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An Estimated 200,000 March in Italy, in the First Protest Since Police Killed a G8 Demonstrator; Thousands More Shut Down Toronto in Canada

October 17, 2001
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More than 200,000 people marched through towns in Central Italy on Sunday calling for peace and an end to US attacks on Afghanistan.. The annual march to the birthplace of St. Francis of Assisi, started 40 years ago by an Italian pacifist, this year drew traditional peace groups, left wing Catholics, trade unionists, and anti-globalization activists. For anti-globalization activists in Italy, who have recently turned their efforts to antiwar organizing, it was the first major protest since police killed a demonstrator in Genoa at the G8 summit.

In the early hours of pre-rush hour morning in Tornonto yesterday, over 2,000 people gathered in downtown Toronto to protest the Canadian government’s increasingly repressive policies. Union representatives, anti-poverty activists, anarchists, OCAP members and radicals of all stripes managed to shut down the financial district of Toronto clogging downtown traffic and halting the subways for almost five hours.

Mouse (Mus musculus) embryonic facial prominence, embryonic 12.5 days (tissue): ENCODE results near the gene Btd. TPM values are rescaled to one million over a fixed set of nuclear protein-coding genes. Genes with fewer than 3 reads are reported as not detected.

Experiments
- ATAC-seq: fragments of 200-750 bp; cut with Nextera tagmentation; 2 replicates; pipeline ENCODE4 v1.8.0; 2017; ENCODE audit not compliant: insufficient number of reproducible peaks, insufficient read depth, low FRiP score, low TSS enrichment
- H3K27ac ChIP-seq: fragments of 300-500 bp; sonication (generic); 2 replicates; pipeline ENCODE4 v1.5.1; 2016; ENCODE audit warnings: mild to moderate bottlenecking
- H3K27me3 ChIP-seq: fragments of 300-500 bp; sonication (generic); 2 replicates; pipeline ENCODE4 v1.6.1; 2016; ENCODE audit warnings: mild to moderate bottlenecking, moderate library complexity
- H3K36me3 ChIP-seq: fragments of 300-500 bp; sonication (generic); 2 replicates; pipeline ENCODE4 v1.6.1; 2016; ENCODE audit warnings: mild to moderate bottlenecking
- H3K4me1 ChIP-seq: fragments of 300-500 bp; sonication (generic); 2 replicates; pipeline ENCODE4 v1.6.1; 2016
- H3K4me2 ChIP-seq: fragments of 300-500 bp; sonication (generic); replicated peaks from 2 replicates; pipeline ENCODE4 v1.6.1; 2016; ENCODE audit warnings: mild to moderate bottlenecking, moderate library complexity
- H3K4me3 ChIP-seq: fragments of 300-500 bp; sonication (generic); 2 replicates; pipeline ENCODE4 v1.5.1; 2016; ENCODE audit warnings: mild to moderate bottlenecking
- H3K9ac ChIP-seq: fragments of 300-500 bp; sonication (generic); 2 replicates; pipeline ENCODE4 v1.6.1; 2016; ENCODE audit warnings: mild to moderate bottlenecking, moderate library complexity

The rally, which was organized by the Ontario Common Front and the Ontario Coalition Against Poverty, was intended to mark the start of an "economic disruption" campaign against the Tory government. But the attacks of September 11 and Canadian support for the US war on Afghanistan changed the tenor of the demonstration, which was relatively peaceful. Yet although there were only a few skirmishes in the streets of Toronto, over 40 were arrested. This as Canada tries to pass a restrictive anti-terrorism bill similar to the one passed in the US House of Representatives.

Guests:

  • Mario Pianta, Professor of Economic Policy at University of Urbino and a long time activist with the Italian Peace Roundtable, a network of over 300 peace and civil society groups.
  • Judy Rebick, columnist for the Canadian Broadcasting Corporation’s Newsworld, publisher of the web magazine RABBLE.CA, and author of the book Imagine Democracy.
  • Amber Sands, organizer with the Ontario Coalition Against Poverty
  • Allen Borovoy, general counsel for the Canadian Civil Liberties Association

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